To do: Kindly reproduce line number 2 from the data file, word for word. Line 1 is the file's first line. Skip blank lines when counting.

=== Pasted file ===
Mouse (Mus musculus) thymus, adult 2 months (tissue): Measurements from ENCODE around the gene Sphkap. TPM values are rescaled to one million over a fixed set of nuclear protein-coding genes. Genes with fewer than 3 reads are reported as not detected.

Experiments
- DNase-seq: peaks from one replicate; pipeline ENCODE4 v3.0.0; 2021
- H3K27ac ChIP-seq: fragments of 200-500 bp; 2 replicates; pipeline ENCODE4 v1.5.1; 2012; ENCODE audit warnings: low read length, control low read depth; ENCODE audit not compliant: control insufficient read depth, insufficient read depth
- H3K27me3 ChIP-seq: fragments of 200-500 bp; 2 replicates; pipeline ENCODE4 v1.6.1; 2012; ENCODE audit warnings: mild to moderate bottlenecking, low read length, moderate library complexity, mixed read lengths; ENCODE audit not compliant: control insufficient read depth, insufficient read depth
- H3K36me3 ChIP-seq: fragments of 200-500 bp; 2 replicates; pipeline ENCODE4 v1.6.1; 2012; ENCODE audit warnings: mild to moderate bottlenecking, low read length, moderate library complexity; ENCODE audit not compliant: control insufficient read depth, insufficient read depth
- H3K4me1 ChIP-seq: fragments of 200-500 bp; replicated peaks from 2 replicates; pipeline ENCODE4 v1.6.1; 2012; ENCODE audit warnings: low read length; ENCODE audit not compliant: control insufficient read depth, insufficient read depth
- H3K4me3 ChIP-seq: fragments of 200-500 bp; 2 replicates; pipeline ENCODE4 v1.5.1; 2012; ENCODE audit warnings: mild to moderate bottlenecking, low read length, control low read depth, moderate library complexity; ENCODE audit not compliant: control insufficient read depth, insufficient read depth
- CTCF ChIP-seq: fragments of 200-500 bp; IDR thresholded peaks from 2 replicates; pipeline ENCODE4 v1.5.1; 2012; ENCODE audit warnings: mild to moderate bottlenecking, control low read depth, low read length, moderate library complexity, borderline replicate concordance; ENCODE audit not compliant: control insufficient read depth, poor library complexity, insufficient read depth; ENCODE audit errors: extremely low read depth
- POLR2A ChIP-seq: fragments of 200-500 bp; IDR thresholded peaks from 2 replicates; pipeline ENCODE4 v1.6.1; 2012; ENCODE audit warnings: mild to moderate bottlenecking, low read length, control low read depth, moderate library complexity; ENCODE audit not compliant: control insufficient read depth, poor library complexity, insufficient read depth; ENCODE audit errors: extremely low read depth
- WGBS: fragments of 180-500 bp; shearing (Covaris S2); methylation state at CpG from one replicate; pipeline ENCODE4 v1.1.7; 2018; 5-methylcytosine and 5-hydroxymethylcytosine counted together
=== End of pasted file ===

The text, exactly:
Experiments